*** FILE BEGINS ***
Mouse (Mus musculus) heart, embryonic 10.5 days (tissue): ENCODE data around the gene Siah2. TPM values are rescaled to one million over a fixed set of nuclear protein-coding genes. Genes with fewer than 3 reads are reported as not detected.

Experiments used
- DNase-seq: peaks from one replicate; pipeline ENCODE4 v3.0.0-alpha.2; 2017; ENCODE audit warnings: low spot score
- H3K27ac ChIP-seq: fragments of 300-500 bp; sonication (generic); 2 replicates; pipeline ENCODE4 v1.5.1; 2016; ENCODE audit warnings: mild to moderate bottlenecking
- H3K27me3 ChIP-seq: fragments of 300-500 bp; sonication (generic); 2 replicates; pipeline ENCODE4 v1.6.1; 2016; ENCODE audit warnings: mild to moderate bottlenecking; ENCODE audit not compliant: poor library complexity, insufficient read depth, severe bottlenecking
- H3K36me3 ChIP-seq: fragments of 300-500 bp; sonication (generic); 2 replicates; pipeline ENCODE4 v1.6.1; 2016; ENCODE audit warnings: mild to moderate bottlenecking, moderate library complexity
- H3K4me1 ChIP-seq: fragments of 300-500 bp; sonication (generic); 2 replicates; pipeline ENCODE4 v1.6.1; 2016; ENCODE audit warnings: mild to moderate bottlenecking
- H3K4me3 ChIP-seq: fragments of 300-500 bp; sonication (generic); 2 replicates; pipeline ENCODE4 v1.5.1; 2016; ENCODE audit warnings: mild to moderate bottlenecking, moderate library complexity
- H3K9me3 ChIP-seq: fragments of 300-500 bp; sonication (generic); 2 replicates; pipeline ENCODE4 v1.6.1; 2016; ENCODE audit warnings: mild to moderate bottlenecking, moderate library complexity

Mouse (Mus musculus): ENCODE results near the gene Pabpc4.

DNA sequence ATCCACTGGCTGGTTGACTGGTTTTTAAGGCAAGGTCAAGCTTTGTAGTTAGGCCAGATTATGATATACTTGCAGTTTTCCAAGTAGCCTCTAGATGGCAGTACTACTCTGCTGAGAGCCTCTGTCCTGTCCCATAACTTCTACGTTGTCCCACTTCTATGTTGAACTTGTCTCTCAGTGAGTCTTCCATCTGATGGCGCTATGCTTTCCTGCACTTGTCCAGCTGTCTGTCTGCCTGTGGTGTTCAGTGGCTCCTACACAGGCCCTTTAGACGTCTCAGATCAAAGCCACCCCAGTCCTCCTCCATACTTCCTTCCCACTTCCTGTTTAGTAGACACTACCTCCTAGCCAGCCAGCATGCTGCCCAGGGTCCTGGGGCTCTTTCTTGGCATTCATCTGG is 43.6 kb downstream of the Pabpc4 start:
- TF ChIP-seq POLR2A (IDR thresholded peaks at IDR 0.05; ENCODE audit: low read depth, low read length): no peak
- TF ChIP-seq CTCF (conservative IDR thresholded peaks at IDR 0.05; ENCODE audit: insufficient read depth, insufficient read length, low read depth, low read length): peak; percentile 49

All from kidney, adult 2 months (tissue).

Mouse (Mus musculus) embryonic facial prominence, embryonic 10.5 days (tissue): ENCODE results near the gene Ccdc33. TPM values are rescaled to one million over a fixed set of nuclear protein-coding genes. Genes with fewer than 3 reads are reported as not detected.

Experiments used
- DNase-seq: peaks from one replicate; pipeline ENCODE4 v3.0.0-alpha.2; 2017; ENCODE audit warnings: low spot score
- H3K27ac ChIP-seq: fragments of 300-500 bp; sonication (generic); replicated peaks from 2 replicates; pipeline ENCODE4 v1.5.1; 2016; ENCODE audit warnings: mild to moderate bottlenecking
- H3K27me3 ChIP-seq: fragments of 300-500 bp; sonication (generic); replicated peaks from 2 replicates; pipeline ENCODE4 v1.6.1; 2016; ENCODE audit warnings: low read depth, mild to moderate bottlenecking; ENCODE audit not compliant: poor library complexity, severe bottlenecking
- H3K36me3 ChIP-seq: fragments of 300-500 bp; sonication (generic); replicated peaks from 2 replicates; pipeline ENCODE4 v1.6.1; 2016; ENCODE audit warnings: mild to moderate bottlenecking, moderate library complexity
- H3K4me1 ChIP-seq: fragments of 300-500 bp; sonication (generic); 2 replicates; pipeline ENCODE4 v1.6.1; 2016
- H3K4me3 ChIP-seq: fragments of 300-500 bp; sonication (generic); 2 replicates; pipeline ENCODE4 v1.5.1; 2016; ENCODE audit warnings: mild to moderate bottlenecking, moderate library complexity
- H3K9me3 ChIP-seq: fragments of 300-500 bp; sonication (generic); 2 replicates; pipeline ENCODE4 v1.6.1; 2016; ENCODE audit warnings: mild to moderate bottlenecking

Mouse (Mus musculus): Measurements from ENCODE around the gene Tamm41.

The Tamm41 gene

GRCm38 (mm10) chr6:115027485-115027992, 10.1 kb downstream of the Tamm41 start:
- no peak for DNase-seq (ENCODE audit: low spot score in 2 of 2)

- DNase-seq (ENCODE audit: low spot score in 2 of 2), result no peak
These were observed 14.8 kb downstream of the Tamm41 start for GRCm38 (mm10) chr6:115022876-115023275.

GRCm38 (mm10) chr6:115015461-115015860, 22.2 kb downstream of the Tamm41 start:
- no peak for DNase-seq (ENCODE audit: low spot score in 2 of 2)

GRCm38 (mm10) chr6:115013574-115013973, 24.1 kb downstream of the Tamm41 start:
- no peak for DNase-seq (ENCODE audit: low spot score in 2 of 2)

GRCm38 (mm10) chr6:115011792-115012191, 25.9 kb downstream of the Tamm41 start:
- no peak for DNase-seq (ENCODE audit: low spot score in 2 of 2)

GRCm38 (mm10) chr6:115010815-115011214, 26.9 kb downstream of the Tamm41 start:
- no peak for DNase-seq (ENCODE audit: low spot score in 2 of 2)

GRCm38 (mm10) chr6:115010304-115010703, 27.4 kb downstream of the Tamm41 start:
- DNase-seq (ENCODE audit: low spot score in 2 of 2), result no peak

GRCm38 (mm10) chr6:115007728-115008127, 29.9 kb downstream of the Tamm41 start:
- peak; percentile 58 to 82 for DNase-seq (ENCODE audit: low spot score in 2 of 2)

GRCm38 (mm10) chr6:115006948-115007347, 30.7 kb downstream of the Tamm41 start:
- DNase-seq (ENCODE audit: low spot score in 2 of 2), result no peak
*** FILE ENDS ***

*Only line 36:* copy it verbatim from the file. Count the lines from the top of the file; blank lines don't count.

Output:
GRCm38 (mm10) chr6:115010815-115011214, 26.9 kb downstream of the Tamm41 start: